The Future of NYC Looks Latino but Puerto Ricans Aren’t Faring Well

According to a report (PDF) by the Community Service Society of NY (full disclosure, I once worked for CSS), the future of NYC is Latino. Hispanics are the second-largest racial/ethnic group in New York City. With 2,290,007 individuals, they make up 27.6 percent of the entire city population, second behind whites, who are the largest racial group at 35.6 percent. Most of the young Latinos in the Big Apple speak English well or very well. however for some of those Latinos, the future looks bleak.

* A greater percentage of Latino youth live in poor and near-poor households than any other racial group. Fifty-six percent of Latino young people live in households with incomes less than 200 percent of the Federal Poverty Level (FPL).

Interestingly enough, according to the report, it is not the immigrant Latinos that are struggling the most. It is Puerto Rican young people.

Roughly 17 percent of young Puerto Rican men were not in school, employed or looking for work, compared with 9 percent of Dominicans and 8 percent of Mexicans. Of those Latinos born in the United States, only 55 percent of Puerto Rican youth were enrolled in school, compared with 68 percent of Dominicans and 67 percent of Mexicans. Regardless of birthplace, about 33 percent of Puerto Rican families lived below the poverty line, compared with 29 percent of Dominicans and 27 percent of Mexicans

Many will be shocked by these numbers considering some of the relative privileges that Puerto Ricans have over other Latino groups including citizenship and time in the United States. In fact some Puerto Ricans have come down against the report disputing the statement that Puerto Ricans in NYC are worse off than other Latinos. For those of us who are Puerto Ricans in NY we see the disengagement in our communities and in our own families even.

A huge part of the problem is poverty and lack of real investment in Puerto Rican communities. When I say investment I am not talking about the creation of so-called “empowerment zones” which I have seen do nothing but bring big box brand stores to the hood without offering people real career options. I am talking about education, housing, and health. The basics.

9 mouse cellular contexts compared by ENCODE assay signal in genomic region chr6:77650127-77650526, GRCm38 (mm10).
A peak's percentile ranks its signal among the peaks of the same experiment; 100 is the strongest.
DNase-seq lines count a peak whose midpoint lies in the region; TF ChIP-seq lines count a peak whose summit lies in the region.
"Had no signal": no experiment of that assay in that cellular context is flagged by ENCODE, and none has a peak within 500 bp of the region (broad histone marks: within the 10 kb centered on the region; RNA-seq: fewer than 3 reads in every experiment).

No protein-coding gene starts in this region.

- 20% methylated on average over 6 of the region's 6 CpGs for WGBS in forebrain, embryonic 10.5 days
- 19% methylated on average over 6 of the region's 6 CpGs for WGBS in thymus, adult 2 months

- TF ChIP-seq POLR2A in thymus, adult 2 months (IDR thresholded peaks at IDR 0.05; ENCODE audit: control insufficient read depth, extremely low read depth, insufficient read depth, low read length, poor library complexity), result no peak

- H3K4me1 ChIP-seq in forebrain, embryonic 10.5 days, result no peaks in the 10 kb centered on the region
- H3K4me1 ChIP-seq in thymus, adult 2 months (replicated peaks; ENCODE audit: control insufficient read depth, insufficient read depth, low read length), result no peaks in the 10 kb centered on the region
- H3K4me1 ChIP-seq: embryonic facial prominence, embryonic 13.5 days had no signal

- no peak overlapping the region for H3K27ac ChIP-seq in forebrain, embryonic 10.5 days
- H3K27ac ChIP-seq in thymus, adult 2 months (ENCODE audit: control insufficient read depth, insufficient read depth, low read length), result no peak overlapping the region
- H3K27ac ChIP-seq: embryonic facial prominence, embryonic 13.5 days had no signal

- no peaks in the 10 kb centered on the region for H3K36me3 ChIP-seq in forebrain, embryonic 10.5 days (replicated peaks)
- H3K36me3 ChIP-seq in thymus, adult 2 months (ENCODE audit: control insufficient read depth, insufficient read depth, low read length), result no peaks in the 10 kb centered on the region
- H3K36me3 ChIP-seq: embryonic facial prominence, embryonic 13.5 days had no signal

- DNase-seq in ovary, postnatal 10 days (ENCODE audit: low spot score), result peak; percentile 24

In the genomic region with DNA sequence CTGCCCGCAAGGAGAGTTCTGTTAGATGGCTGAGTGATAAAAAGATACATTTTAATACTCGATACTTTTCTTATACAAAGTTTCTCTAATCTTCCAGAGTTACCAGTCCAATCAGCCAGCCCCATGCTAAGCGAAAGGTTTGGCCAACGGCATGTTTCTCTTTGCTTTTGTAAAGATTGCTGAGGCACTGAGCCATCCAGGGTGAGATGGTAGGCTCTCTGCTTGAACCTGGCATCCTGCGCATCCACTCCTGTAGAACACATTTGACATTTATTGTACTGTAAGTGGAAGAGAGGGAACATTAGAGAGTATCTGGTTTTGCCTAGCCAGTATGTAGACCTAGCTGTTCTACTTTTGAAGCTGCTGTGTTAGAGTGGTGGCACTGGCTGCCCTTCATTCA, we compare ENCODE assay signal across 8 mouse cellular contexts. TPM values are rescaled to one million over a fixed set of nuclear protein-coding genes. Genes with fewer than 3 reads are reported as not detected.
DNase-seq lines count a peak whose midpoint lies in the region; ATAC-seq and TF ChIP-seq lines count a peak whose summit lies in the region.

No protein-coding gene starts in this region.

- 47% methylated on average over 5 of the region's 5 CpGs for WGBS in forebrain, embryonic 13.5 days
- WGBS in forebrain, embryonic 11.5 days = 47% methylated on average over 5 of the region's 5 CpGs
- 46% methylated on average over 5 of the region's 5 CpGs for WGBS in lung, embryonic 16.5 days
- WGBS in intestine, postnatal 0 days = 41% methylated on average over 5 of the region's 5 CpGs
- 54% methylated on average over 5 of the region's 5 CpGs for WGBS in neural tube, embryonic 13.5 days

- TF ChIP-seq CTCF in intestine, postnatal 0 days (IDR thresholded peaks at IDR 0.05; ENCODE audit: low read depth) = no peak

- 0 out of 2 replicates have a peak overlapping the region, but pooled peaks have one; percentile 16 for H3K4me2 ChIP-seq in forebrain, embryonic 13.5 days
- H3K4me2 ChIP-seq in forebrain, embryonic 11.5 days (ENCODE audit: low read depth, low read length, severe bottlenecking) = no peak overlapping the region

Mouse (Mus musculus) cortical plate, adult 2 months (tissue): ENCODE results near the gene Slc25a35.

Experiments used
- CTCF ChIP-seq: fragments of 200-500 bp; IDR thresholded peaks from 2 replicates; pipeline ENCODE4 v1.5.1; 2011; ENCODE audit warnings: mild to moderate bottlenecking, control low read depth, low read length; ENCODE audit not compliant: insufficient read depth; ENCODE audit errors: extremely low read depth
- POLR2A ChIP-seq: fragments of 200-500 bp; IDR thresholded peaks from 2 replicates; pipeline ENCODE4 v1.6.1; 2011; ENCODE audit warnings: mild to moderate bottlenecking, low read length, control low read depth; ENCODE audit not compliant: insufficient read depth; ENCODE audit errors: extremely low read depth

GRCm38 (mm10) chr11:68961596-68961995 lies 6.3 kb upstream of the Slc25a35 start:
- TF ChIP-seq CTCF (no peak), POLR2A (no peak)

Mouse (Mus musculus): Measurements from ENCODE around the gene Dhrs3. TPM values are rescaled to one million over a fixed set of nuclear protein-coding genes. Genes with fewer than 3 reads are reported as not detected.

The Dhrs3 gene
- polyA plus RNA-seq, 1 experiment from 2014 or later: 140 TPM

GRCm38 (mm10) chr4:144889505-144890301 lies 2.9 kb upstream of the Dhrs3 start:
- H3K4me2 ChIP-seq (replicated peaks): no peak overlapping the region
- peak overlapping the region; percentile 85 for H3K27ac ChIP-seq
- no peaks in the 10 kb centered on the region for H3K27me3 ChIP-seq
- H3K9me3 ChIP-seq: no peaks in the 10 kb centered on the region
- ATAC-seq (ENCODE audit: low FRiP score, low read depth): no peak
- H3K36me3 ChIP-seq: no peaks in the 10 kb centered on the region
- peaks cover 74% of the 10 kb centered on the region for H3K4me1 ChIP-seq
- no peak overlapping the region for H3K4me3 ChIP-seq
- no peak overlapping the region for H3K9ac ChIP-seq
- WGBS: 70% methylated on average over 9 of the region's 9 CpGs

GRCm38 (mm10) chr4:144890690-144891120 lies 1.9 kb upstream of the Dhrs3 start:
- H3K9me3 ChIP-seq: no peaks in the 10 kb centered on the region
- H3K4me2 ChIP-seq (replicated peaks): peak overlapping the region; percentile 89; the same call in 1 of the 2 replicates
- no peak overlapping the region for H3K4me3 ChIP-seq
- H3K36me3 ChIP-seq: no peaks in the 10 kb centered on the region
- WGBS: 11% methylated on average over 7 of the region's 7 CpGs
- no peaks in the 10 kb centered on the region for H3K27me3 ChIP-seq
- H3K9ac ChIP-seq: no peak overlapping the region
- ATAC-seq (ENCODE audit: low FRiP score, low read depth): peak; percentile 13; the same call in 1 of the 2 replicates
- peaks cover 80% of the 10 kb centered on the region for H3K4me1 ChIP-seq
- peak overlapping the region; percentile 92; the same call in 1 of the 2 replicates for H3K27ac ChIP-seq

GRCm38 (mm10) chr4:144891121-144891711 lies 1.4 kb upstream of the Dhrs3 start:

Also I would dare say that the in-between colonial status of Puerto Ricans does nothing for our self worth as a people. How can we expect young people to feel affirmed if their very nationality isn’t? How can we expect young people to want to participate in the electoral process, for example, if abuelita back on the island cannot vote because of the second-class nature of colonial citizenship?

I would also argue that as violence against Latinos rises, with a special focus on immigrants, especially Mexicans and those perceived as Mexicans, Puerto Ricans and violence against Puerto Ricans becomes more marginalized.

In NYC, some organizations held a press conference in response to the report, especially the troubling picture it paints of Puerto Rican young people.

On October 31 on the steps of NYC’s City Hall Iris Morales, longtime Puerto Rican activist and educator said:

“We stand with our Puerto Rican young people. It is disheartening to me that the children of New York City’s oldest Latino community have been forgotten. Because of Puerto Ricans’ unique status as both U.S. citizens and immigrants at the same time, Puerto Rican youth experience a unique set of concerns related to self-identity, migration, access to services, and other issues.”

And I think Iris’s quote really resonates and contains part of the answer. While many hate to admit it, clinging to colonial citizenship, the Puerto Rican experience, that of my parents, for example, is an immigrant experience, and that should draw all Latinos to work more closely together understanding that we are all being targeted by the state and that the only way we will grow in power as we grow in numbers is together.

Via / WNYC

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16 comments on “The Future of NYC Looks Latino but Puerto Ricans Aren’t Faring Well
  1. Pingback: Tweets that mention The Future of NYC Looks Latino but Puerto Ricans Aren’t Faring Well | VivirLatino -- Topsy.com

  2. yes yes yes mala! i’mma write about this and how it intersects with sexuality and reproductive justice and will quote you! i’m trying to wrap my head around so much right now but i keep coming back to this report. other thoughts i have re: this is the commodification of a PR identity, how racial classifications complicate this for many of us, and how to make sure being PR doesnt become a “risk factor” in some public health research that will use this data to prove such a point.

  3. America has never accepted it’s native people since gringos came in the illegal boat known as The May Flower in 1620. Americans do not get upset with Latino hate or hate crimes that target all Latinos. It’s an acceptable core value for Anglos/African Americans to express hate towards Latinos.